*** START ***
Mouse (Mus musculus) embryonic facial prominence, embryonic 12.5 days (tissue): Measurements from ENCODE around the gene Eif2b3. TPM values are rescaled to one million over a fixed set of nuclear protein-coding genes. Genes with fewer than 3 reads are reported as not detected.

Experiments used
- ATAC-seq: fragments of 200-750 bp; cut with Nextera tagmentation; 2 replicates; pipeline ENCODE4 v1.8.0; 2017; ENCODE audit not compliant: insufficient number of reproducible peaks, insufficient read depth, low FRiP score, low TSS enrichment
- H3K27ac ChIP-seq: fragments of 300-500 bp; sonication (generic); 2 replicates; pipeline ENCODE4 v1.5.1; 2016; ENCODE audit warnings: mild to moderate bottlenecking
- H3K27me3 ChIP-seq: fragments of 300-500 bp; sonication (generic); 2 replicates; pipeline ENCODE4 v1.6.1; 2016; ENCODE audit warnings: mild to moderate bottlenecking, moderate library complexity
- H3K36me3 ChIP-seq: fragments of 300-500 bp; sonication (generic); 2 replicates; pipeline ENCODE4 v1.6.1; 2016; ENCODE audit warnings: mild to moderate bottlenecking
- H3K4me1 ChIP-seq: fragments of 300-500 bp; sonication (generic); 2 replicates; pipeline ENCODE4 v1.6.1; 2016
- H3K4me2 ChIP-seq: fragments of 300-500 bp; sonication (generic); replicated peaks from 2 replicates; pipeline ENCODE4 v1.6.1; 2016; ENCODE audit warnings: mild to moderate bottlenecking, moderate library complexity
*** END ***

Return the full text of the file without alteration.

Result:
Mouse (Mus musculus) embryonic facial prominence, embryonic 12.5 days (tissue): Measurements from ENCODE around the gene Eif2b3. TPM values are rescaled to one million over a fixed set of nuclear protein-coding genes. Genes with fewer than 3 reads are reported as not detected.

Experiments used
- ATAC-seq: fragments of 200-750 bp; cut with Nextera tagmentation; 2 replicates; pipeline ENCODE4 v1.8.0; 2017; ENCODE audit not compliant: insufficient number of reproducible peaks, insufficient read depth, low FRiP score, low TSS enrichment
- H3K27ac ChIP-seq: fragments of 300-500 bp; sonication (generic); 2 replicates; pipeline ENCODE4 v1.5.1; 2016; ENCODE audit warnings: mild to moderate bottlenecking
- H3K27me3 ChIP-seq: fragments of 300-500 bp; sonication (generic); 2 replicates; pipeline ENCODE4 v1.6.1; 2016; ENCODE audit warnings: mild to moderate bottlenecking, moderate library complexity
- H3K36me3 ChIP-seq: fragments of 300-500 bp; sonication (generic); 2 replicates; pipeline ENCODE4 v1.6.1; 2016; ENCODE audit warnings: mild to moderate bottlenecking
- H3K4me1 ChIP-seq: fragments of 300-500 bp; sonication (generic); 2 replicates; pipeline ENCODE4 v1.6.1; 2016
- H3K4me2 ChIP-seq: fragments of 300-500 bp; sonication (generic); replicated peaks from 2 replicates; pipeline ENCODE4 v1.6.1; 2016; ENCODE audit warnings: mild to moderate bottlenecking, moderate library complexity